Frost on the Marsh 7 May 2001
Unbelievable! The thermometer outside Connemara Cottage read 30 degrees when I left for the dawn low tide. Not only was the marsh laced with frost, but ice had to be scraped off the windshield. Water temperature over the tidal flats dropped to 50°F — not a turtle friendly reading at all.
The wind was dead calm creating an ironing-board flat sea state. Anything moving through the rip left a telltale wake — anything. And once the sun rose over Old Wharf Point, water visibility became perfect. Horseshoe crab pairs by the dozens flowed through the channel, each leaving an identifying wake. So, with some confidence, I can assert that no critter with the mass of a female terrapin passed through the rip during this tide. It would have been impossible to slip through without detection. Although slightly less assured, I think that few, if any, smaller male turtles moved through the channel.
The tide ebbed at 0613 and with nothing but horseshoe crabs stirring, I packed up my gear and prepared to wade back across the creek when I spotted two smallish wakes approaching the first drop. Well, what could it hurt to check it out? The first proved a spider crab edging its way over the rip. The second, though, showed a raised keel and, sure enough, here came Terrapin 907. He plopped over the rapids and drifted into my left hand. Cold to the touch, he was very sluggish, withdrawn as far as he could inside his shell.
One of the few mustached terrapins, #907 measures almost 12 centimeters long and weighs nearly 300 grams. He was last spotted on 5 August last year swimming the morning tide through the rapids. On release today, he basked for a goodly time in the morning sun before stretching his neck and ambling off back into the chilly creek. I’ll wager he wish he had put on one more blanket of ooze before drifting off to sleep last night.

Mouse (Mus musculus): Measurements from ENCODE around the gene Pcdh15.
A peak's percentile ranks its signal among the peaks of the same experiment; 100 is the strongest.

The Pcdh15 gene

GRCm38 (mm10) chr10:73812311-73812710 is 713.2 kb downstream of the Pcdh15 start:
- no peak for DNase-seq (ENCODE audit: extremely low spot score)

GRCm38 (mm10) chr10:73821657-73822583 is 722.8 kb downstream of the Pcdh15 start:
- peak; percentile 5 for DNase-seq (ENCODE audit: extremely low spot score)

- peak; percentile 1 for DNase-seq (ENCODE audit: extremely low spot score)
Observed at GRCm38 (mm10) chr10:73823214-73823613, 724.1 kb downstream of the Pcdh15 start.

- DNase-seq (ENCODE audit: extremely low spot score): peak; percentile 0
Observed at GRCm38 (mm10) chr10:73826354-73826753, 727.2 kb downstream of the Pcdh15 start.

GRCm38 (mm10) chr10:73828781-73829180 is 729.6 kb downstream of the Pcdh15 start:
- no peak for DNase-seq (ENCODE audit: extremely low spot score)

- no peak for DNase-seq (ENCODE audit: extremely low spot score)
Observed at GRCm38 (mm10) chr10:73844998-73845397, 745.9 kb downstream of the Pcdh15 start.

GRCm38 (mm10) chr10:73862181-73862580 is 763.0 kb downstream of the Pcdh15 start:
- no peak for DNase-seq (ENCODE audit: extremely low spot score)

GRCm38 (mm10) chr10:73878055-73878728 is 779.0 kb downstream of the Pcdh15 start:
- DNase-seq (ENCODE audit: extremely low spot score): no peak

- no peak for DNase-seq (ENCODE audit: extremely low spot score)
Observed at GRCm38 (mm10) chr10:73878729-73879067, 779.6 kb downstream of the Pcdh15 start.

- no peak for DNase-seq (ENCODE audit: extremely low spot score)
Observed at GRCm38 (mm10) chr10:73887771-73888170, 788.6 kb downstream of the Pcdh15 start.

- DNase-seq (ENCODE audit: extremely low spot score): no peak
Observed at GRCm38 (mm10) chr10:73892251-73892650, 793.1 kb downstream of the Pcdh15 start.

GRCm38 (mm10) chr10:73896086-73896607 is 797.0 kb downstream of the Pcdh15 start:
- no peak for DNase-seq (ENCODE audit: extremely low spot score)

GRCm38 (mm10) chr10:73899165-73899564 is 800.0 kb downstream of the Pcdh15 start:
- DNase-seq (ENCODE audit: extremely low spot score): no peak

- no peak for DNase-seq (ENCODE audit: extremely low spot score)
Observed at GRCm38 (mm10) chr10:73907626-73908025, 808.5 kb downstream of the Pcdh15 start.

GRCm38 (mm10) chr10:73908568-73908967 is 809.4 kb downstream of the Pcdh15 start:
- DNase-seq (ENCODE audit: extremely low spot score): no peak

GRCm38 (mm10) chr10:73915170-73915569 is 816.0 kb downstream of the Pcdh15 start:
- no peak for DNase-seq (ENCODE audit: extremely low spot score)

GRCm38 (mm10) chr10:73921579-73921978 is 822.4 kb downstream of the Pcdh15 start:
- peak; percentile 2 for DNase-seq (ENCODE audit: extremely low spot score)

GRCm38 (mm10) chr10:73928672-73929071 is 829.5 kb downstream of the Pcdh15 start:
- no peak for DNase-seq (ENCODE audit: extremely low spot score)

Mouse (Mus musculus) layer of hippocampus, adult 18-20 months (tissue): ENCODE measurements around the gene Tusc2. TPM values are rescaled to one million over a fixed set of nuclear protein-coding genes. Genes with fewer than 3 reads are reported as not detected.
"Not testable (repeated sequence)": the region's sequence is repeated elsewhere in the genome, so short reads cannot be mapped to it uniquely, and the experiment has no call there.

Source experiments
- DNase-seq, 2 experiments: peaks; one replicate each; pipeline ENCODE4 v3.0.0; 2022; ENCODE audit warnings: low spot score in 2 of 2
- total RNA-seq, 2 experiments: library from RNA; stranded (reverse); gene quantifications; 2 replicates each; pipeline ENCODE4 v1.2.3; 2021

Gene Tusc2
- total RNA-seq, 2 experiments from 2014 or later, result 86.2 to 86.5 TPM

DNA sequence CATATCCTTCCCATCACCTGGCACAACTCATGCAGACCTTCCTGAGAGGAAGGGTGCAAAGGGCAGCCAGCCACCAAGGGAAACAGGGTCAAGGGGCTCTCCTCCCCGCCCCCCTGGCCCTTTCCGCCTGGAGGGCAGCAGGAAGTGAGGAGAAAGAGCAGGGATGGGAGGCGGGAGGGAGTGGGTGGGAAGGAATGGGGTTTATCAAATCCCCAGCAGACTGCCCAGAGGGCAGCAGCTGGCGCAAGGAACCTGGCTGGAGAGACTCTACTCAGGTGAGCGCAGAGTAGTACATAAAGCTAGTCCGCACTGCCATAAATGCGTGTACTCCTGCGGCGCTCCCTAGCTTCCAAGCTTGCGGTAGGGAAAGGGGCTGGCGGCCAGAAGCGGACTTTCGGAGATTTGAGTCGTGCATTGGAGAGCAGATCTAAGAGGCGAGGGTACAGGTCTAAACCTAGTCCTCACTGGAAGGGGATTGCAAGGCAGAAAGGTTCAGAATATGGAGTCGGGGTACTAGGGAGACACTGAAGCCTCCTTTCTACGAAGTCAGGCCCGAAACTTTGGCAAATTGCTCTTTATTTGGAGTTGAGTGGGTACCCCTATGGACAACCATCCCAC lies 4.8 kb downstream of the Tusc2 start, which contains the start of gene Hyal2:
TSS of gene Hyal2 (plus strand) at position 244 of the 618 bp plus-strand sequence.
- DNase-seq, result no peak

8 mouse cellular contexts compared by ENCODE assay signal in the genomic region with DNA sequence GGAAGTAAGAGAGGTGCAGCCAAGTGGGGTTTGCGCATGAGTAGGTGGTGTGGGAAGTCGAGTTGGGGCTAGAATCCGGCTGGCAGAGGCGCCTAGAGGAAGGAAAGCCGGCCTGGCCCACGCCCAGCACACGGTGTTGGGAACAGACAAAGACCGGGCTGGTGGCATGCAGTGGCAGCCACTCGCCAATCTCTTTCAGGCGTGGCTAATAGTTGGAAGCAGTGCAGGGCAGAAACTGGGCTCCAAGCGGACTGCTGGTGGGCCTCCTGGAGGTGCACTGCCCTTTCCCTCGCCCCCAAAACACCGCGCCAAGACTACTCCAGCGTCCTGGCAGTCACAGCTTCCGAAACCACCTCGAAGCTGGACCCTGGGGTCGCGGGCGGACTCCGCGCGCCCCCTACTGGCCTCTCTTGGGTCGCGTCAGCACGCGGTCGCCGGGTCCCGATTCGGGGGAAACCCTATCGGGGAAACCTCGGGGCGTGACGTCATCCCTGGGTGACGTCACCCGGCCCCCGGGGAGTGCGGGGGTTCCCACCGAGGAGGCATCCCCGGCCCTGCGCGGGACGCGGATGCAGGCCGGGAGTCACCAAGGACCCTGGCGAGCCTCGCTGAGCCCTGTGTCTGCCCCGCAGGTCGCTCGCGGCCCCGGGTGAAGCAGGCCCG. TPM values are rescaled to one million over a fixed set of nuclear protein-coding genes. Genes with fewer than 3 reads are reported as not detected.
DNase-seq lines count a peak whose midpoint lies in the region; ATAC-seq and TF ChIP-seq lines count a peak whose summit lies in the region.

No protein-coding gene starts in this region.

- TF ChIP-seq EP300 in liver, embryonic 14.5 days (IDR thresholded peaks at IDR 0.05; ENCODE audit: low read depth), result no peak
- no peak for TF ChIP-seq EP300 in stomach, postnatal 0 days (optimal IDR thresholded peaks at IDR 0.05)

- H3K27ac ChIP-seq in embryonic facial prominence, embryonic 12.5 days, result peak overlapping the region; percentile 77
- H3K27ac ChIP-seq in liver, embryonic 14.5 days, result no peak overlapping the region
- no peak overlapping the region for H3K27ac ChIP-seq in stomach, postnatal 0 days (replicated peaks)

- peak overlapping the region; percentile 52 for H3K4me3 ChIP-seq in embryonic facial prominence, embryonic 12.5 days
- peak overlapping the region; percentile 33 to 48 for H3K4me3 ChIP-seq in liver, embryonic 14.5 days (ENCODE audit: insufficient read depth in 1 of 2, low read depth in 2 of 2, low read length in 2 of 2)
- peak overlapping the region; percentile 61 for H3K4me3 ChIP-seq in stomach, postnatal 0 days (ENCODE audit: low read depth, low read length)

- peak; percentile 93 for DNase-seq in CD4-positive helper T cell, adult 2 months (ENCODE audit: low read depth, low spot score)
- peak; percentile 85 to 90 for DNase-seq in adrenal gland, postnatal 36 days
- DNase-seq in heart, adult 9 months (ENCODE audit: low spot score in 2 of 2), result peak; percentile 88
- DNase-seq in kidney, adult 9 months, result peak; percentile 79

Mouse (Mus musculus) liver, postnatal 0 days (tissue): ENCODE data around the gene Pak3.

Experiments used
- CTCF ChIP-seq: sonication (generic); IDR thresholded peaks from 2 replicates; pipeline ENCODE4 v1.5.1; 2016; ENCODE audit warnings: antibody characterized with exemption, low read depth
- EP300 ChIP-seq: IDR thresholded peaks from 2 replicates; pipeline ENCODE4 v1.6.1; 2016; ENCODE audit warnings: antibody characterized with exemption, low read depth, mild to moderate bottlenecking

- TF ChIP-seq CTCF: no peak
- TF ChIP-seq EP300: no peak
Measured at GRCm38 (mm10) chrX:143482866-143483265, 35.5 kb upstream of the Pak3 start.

The Real Survivors
Bright sunshine warmed water temperatures in Blackfish Creek to 62 degrees by the afternoon tide, and lots of turtles were on the move. A stiff southwesterly breeze replaced its northerly counterpart, yet still managed to kick up enough turbulence to obscure visibility. Despite those adverse conditions, four terrapins were captured on the evening low. Three were first timers and one was a repeat from last July 29th. Two were males and two were females.
The most interesting captures were #1060 and #1070, both of whom well represent my slogan for these extraordinary animals, The Timex critters — They take a lickin’ and keep on tickin’. Terrapin 1060 was the first captured of the evening as he paddled through the rapids. My attention was attracted by a shiny brightness where the sun reflected off an exposed bone on his left forelimb. The wound looked somewhat fresh, as the joint had not yet been covered. Number 1060 is the largest confirmed Wellfleet Bay male with a 13.7 centimeter carapace length and 370 grams weight.